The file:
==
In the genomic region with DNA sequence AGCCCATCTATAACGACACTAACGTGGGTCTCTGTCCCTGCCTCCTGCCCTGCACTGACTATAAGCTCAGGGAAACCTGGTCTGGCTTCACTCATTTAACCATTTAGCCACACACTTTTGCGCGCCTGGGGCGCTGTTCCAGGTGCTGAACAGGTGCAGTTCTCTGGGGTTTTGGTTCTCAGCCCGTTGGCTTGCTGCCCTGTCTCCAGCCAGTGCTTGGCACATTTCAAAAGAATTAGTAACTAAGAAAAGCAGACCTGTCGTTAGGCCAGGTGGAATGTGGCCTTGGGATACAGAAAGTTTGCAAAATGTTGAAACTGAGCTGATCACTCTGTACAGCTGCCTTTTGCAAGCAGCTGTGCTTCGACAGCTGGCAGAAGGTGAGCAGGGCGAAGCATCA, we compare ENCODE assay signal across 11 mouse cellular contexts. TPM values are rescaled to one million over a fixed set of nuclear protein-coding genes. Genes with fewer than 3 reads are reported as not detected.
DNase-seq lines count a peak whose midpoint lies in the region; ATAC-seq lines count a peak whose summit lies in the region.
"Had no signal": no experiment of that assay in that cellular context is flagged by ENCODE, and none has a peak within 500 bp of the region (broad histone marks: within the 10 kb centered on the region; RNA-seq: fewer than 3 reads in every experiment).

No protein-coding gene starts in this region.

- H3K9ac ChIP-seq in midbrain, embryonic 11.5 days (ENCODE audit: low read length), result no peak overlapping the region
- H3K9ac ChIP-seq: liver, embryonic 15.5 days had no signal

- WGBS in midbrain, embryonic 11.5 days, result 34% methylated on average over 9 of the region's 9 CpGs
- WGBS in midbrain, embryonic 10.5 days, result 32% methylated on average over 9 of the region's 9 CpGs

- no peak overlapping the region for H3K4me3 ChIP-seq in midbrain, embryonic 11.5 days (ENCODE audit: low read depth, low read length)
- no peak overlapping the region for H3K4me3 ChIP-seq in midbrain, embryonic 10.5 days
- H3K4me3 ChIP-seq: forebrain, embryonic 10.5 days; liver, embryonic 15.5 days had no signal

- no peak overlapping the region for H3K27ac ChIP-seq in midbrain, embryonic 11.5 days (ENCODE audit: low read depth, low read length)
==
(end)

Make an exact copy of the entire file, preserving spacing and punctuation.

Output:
In the genomic region with DNA sequence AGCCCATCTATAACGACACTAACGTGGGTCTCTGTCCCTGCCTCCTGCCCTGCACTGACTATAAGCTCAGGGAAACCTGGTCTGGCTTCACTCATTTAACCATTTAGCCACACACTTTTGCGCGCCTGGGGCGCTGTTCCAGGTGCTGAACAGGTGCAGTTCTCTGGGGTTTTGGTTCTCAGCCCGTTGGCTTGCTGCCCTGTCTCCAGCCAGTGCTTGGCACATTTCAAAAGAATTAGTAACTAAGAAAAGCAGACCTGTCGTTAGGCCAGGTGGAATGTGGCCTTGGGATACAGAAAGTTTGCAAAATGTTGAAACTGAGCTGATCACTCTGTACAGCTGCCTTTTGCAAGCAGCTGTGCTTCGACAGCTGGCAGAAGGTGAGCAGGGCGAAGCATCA, we compare ENCODE assay signal across 11 mouse cellular contexts. TPM values are rescaled to one million over a fixed set of nuclear protein-coding genes. Genes with fewer than 3 reads are reported as not detected.
DNase-seq lines count a peak whose midpoint lies in the region; ATAC-seq lines count a peak whose summit lies in the region.
"Had no signal": no experiment of that assay in that cellular context is flagged by ENCODE, and none has a peak within 500 bp of the region (broad histone marks: within the 10 kb centered on the region; RNA-seq: fewer than 3 reads in every experiment).

No protein-coding gene starts in this region.

- H3K9ac ChIP-seq in midbrain, embryonic 11.5 days (ENCODE audit: low read length), result no peak overlapping the region
- H3K9ac ChIP-seq: liver, embryonic 15.5 days had no signal

- WGBS in midbrain, embryonic 11.5 days, result 34% methylated on average over 9 of the region's 9 CpGs
- WGBS in midbrain, embryonic 10.5 days, result 32% methylated on average over 9 of the region's 9 CpGs

- no peak overlapping the region for H3K4me3 ChIP-seq in midbrain, embryonic 11.5 days (ENCODE audit: low read depth, low read length)
- no peak overlapping the region for H3K4me3 ChIP-seq in midbrain, embryonic 10.5 days
- H3K4me3 ChIP-seq: forebrain, embryonic 10.5 days; liver, embryonic 15.5 days had no signal

- no peak overlapping the region for H3K27ac ChIP-seq in midbrain, embryonic 11.5 days (ENCODE audit: low read depth, low read length)